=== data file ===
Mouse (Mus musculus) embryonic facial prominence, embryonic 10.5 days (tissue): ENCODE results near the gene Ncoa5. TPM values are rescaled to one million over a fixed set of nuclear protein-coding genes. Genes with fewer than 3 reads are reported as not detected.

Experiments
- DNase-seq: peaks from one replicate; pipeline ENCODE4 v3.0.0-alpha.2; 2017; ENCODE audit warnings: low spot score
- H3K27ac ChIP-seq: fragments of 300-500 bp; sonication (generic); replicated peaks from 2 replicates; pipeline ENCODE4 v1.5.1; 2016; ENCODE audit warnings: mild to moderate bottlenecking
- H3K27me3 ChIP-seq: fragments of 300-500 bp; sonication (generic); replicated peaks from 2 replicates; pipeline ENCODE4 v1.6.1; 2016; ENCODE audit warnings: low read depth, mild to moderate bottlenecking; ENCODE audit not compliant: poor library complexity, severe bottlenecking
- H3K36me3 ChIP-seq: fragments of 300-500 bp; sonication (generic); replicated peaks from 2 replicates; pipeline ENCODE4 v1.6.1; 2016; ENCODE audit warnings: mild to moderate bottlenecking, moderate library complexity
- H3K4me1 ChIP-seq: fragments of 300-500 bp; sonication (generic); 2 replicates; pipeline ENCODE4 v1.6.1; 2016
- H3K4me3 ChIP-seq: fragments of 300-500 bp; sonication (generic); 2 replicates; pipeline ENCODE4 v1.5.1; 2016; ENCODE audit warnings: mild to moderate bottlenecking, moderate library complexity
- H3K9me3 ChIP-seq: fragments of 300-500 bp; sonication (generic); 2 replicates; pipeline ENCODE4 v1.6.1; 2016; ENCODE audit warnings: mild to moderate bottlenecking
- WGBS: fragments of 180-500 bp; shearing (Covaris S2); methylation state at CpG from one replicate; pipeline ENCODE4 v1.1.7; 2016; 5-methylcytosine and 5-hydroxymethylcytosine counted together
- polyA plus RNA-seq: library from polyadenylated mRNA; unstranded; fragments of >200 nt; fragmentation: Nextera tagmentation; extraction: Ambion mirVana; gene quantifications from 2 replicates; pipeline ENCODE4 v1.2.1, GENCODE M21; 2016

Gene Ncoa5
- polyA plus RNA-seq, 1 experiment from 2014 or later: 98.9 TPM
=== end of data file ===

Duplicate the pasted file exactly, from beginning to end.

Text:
Mouse (Mus musculus) embryonic facial prominence, embryonic 10.5 days (tissue): ENCODE results near the gene Ncoa5. TPM values are rescaled to one million over a fixed set of nuclear protein-coding genes. Genes with fewer than 3 reads are reported as not detected.

Experiments
- DNase-seq: peaks from one replicate; pipeline ENCODE4 v3.0.0-alpha.2; 2017; ENCODE audit warnings: low spot score
- H3K27ac ChIP-seq: fragments of 300-500 bp; sonication (generic); replicated peaks from 2 replicates; pipeline ENCODE4 v1.5.1; 2016; ENCODE audit warnings: mild to moderate bottlenecking
- H3K27me3 ChIP-seq: fragments of 300-500 bp; sonication (generic); replicated peaks from 2 replicates; pipeline ENCODE4 v1.6.1; 2016; ENCODE audit warnings: low read depth, mild to moderate bottlenecking; ENCODE audit not compliant: poor library complexity, severe bottlenecking
- H3K36me3 ChIP-seq: fragments of 300-500 bp; sonication (generic); replicated peaks from 2 replicates; pipeline ENCODE4 v1.6.1; 2016; ENCODE audit warnings: mild to moderate bottlenecking, moderate library complexity
- H3K4me1 ChIP-seq: fragments of 300-500 bp; sonication (generic); 2 replicates; pipeline ENCODE4 v1.6.1; 2016
- H3K4me3 ChIP-seq: fragments of 300-500 bp; sonication (generic); 2 replicates; pipeline ENCODE4 v1.5.1; 2016; ENCODE audit warnings: mild to moderate bottlenecking, moderate library complexity
- H3K9me3 ChIP-seq: fragments of 300-500 bp; sonication (generic); 2 replicates; pipeline ENCODE4 v1.6.1; 2016; ENCODE audit warnings: mild to moderate bottlenecking
- WGBS: fragments of 180-500 bp; shearing (Covaris S2); methylation state at CpG from one replicate; pipeline ENCODE4 v1.1.7; 2016; 5-methylcytosine and 5-hydroxymethylcytosine counted together
- polyA plus RNA-seq: library from polyadenylated mRNA; unstranded; fragments of >200 nt; fragmentation: Nextera tagmentation; extraction: Ambion mirVana; gene quantifications from 2 replicates; pipeline ENCODE4 v1.2.1, GENCODE M21; 2016

Gene Ncoa5
- polyA plus RNA-seq, 1 experiment from 2014 or later: 98.9 TPM